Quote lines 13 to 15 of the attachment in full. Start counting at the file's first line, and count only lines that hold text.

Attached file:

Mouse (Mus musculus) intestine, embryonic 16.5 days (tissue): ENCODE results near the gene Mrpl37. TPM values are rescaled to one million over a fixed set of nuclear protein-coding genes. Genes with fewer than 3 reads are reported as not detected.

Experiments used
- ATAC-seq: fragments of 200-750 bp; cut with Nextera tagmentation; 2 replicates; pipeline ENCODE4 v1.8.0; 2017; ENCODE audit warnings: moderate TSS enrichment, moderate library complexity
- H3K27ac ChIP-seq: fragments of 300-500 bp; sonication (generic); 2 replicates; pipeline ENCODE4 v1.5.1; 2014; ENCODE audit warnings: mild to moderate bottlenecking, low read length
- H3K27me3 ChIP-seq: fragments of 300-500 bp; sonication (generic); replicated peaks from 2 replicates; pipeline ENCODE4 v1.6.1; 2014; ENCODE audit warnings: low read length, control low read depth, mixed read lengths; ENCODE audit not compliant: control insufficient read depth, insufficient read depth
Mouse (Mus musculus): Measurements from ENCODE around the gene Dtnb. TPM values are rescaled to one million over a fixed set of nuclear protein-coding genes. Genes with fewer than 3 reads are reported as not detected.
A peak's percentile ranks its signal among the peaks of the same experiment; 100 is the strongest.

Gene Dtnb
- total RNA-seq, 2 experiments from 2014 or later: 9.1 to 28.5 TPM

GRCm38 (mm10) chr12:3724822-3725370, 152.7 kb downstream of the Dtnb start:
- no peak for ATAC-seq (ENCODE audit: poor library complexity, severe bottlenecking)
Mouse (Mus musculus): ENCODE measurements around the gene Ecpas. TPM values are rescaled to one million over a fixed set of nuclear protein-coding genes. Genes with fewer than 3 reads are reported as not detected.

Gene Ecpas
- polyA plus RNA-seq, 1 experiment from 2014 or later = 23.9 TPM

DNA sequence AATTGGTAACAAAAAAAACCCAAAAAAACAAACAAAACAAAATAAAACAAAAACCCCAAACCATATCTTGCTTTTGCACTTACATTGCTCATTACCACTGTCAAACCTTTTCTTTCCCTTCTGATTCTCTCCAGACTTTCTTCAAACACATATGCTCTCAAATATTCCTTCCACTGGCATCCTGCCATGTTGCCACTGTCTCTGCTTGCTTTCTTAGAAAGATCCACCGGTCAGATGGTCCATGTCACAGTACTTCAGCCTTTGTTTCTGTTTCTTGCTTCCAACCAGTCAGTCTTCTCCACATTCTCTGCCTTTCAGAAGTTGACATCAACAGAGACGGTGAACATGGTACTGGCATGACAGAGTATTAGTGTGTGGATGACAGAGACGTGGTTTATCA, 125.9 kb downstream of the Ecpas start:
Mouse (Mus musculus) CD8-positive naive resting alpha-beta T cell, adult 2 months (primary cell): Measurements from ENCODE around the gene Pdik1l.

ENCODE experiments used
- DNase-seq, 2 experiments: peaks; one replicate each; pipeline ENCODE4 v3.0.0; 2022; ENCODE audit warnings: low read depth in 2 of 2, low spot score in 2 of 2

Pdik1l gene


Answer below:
Gene Ecpas
- polyA plus RNA-seq, 1 experiment from 2014 or later = 23.9 TPM

DNA sequence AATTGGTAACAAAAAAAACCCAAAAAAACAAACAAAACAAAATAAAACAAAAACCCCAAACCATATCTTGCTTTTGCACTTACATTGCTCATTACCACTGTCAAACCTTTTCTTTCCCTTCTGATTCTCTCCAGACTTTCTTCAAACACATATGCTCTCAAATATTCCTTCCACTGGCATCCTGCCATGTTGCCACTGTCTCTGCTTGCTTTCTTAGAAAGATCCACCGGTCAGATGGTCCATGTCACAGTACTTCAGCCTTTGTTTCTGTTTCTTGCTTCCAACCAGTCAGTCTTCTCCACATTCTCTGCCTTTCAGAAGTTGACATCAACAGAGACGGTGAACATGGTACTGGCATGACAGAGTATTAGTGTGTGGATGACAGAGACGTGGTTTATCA, 125.9 kb downstream of the Ecpas start: